Thursday, June 29, 2006

Movie: A Prairie Home Companion (2006)

I’m just going to admit it. NPR irks me. All those beige voices whispering over sound effects.

So I’ve never heard Garrison Keillor’s A Prairie Home Companion. Now that I’ve seen the movie, I’m not sure that I want to. I’d prefer to remember it the way Keillor and director Robert Altman have captured it here in all its fractious, chaotic glory.

It’s a musical, a comedy, a backstage drama, an elegy for a bygone era, a lesson on how to conduct oneself in life, and there’s not another movie I can compare it to. All I know is that in its sheer oddness, it held me rapt from first frame to last. Pairing up Woody Harrelson and John C. Reilly was a stroke of genius. Meryl Streep, preternaturally at ease in her own skin, can officially do no wrong.

In this Slate piece, Dave Kehr sings the praises of mature directors. He cites Companion along with a few other recent films that I’ve enjoyed (16 Blocks, Find Me Guilty). This means my mother was right: I was born an old man.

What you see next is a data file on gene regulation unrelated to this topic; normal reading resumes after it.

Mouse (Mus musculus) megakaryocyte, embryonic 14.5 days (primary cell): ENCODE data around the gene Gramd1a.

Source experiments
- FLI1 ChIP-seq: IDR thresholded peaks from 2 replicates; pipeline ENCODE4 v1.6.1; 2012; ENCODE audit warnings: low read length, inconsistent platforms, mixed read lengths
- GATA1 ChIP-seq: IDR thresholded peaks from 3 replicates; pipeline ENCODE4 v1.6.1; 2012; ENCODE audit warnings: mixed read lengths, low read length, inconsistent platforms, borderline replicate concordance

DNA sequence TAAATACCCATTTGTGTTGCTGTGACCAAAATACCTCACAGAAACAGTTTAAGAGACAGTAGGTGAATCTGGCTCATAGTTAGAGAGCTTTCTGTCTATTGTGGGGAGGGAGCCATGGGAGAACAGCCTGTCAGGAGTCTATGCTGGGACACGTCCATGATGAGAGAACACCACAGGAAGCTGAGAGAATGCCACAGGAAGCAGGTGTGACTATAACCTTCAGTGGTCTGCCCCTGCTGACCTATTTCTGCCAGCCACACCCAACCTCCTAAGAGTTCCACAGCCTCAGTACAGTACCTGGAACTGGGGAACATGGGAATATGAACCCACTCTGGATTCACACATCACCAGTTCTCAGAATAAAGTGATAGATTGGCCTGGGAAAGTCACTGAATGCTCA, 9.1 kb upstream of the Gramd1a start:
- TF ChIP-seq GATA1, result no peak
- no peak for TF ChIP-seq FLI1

After the movie, I observed to Rosemarie that a scene between Tommy Lee Jones and Virginia Madsen reunited the two stars of the 1988 cable film Gotham. She stared at me for a moment and said, “Congratulations. You’re the only person who is not either Tommy Lee Jones or Virginia Madsen to point that out.” Made my day.

Fabian Bielinsky, R.I.P.

The Argentine filmmaker only directed two features. His latest, El Aura, swept his nation’s film awards this week and will be released in the U.S. later this year. His first film Nine Queens is an absolute joy, with a near-perfect ending. Thinking of it now brings a smile to my face.